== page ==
The UAE’s shark population is under threat from illegal fishing in the seas off the coast and local marine enthusiasts have warned ‘the consequences would be disastrous’ if something is not done to improve the situation.
‘Sharks play a critical role [in the UAE and Oman’s marine ecosystem] as they are top of the ocean’s food chain,’ explained Christophe Chellapermal, owner of diving company Nomad Ocean Adventures.
‘If sharks were to disappear, the ecosystem would collapse and the sea would die. The fish on which sharks prey feed on algae – if they were allowed to remain in the waters and breed significantly, the algae levels would drop considerably, opening up the sea to be ravaged by disease,’ he warned.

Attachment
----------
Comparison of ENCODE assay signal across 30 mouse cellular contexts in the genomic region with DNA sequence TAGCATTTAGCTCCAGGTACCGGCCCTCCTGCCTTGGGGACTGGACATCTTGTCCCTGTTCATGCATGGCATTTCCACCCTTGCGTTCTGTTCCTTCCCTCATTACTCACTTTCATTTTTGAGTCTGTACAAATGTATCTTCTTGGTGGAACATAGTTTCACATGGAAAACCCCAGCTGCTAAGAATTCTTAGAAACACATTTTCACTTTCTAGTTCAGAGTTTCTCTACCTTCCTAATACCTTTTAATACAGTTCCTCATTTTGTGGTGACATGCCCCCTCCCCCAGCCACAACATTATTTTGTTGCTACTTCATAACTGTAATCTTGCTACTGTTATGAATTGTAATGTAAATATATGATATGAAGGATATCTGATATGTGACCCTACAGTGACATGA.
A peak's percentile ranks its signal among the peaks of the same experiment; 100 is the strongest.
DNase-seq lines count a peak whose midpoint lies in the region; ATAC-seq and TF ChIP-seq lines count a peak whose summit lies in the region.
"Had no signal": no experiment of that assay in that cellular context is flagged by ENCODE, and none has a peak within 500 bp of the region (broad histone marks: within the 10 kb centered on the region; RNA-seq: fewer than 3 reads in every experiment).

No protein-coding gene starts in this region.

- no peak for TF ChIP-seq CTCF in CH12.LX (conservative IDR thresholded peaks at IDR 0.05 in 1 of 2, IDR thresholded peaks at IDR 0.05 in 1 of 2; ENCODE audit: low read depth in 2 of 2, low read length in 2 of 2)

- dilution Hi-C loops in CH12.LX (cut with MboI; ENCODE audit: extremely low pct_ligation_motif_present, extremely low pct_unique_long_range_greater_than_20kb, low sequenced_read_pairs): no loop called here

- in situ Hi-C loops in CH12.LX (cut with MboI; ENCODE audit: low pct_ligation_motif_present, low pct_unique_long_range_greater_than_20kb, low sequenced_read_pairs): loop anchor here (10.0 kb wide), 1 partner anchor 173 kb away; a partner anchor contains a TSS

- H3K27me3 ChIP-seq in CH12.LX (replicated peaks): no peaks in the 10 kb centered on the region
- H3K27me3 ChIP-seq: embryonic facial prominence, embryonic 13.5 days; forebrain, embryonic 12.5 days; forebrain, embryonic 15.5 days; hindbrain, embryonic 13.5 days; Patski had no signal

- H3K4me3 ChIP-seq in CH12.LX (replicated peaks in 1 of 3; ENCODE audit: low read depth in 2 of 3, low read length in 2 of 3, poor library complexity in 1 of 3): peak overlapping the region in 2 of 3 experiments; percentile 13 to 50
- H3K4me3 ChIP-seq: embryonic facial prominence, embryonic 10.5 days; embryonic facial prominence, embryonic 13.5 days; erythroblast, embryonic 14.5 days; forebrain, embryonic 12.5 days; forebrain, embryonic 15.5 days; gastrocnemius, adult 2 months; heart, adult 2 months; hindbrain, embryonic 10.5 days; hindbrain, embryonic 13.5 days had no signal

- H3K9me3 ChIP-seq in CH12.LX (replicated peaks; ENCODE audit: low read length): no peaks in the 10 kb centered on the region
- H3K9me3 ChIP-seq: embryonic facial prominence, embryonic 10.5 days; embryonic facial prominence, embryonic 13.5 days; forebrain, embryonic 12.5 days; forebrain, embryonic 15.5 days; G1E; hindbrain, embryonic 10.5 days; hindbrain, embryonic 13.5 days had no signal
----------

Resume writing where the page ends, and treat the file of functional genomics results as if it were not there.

More than 73 million sharks are killed by humans every year – that’s three every second. So it’s little wonder that between 90 and 99 percent of some local shark populations have already been wiped out.
In March, marine environment campaigners and divers around the world let out a collective cheer as five new species of sharks and rays were added to a list of protected species.
Find out how authorities are planning to protect the much misunderstood shark population from illegal fishing activities.